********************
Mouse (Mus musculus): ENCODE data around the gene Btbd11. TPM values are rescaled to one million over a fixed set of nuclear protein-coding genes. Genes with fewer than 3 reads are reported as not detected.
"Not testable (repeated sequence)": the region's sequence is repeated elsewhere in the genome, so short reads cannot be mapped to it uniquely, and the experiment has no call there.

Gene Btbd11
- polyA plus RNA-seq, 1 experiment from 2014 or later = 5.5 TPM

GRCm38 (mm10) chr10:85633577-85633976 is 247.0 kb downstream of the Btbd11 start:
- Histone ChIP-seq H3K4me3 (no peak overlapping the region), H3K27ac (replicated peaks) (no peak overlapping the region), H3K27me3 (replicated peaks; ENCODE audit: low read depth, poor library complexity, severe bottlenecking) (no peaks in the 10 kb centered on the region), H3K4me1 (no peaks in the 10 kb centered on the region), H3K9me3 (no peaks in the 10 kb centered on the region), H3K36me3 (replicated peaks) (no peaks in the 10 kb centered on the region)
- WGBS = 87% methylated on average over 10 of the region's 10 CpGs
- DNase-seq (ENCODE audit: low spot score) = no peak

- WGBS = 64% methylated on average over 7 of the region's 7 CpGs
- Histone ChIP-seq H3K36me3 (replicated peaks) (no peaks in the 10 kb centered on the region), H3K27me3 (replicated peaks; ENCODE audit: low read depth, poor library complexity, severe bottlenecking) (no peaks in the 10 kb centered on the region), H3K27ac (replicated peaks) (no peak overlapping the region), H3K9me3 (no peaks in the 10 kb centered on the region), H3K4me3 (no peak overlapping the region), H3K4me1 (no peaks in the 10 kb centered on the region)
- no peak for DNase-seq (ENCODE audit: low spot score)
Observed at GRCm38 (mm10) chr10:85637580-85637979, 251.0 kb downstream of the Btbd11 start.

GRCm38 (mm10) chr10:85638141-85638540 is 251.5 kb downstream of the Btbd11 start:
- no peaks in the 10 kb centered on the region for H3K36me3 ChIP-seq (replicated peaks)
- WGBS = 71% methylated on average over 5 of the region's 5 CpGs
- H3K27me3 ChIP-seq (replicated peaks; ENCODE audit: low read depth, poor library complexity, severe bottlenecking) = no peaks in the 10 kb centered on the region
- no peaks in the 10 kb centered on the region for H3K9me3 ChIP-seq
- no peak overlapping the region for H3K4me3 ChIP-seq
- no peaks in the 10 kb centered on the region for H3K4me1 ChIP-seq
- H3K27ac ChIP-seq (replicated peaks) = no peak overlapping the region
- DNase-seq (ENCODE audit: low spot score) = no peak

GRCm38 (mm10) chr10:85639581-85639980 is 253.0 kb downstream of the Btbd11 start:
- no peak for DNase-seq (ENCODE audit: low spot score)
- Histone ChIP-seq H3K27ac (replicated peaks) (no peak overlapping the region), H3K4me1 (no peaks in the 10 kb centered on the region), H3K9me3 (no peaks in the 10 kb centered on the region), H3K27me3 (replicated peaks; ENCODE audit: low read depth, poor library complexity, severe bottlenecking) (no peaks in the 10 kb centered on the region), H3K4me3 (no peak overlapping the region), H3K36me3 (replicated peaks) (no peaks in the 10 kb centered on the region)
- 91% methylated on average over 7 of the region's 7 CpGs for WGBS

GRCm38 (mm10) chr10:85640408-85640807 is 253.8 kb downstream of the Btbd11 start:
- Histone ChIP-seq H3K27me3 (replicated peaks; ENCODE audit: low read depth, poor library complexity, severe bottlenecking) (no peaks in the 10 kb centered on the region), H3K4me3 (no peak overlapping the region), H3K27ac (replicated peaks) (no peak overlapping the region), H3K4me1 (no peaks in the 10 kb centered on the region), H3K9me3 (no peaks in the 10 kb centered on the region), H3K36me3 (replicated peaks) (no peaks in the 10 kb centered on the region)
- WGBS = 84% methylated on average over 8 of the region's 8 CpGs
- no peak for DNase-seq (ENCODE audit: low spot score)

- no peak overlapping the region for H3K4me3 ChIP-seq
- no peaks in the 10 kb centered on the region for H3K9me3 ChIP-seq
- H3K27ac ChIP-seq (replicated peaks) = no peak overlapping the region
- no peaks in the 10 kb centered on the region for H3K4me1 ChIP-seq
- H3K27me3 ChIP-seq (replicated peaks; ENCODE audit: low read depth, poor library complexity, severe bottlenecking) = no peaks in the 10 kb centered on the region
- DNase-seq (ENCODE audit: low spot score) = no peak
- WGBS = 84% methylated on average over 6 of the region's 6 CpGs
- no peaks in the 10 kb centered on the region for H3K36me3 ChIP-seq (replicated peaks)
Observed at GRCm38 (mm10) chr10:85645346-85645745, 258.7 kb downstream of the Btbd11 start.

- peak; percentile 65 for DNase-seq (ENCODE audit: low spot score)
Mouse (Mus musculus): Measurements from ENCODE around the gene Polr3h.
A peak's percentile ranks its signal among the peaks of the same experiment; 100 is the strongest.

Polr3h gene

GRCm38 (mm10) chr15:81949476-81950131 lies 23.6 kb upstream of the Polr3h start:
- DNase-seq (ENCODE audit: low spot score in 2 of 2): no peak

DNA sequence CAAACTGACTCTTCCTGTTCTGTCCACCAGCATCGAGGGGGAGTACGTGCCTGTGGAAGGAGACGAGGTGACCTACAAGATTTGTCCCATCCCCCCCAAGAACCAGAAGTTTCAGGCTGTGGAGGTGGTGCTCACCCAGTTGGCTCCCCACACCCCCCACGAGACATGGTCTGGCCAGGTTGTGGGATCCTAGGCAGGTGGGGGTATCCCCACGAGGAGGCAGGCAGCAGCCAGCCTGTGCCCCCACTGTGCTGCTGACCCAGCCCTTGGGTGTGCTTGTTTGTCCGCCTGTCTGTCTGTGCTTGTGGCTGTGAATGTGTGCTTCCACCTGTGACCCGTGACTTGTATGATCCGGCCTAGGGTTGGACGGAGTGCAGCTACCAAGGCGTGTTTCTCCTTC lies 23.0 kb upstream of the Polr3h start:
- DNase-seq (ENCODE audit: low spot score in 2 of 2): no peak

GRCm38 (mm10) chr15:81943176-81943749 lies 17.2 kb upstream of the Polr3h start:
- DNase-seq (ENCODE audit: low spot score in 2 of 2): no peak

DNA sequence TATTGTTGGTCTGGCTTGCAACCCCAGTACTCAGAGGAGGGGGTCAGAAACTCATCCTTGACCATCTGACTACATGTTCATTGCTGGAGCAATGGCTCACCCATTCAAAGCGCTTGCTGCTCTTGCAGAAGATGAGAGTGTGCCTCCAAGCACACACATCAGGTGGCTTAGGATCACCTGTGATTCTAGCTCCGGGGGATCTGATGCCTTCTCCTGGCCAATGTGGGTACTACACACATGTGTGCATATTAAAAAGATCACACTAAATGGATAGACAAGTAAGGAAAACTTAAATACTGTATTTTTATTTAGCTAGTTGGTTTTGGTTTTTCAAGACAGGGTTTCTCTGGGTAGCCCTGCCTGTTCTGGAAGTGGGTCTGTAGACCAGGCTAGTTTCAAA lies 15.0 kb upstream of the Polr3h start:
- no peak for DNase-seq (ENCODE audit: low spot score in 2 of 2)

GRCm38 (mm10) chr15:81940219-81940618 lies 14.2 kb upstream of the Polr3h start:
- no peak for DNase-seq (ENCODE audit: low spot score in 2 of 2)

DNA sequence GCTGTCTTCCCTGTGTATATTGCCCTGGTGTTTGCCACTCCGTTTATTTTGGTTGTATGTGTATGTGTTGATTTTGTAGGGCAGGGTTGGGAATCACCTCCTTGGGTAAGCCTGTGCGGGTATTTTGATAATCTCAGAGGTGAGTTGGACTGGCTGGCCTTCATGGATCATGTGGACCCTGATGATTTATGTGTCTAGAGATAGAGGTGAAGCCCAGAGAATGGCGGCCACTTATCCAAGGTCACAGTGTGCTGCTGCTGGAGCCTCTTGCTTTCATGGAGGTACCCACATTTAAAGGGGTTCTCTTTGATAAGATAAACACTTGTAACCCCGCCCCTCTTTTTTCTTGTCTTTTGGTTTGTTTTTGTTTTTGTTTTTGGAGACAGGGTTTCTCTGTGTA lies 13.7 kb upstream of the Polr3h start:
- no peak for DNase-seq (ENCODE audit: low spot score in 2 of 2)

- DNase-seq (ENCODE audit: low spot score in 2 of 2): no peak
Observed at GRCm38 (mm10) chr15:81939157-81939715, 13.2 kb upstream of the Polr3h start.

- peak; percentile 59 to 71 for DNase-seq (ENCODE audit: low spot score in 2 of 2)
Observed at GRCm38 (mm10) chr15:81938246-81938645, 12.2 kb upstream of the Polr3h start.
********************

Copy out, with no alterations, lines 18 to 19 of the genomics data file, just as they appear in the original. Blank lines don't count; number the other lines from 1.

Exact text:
- no peak overlapping the region for H3K4me3 ChIP-seq
- no peaks in the 10 kb centered on the region for H3K4me1 ChIP-seq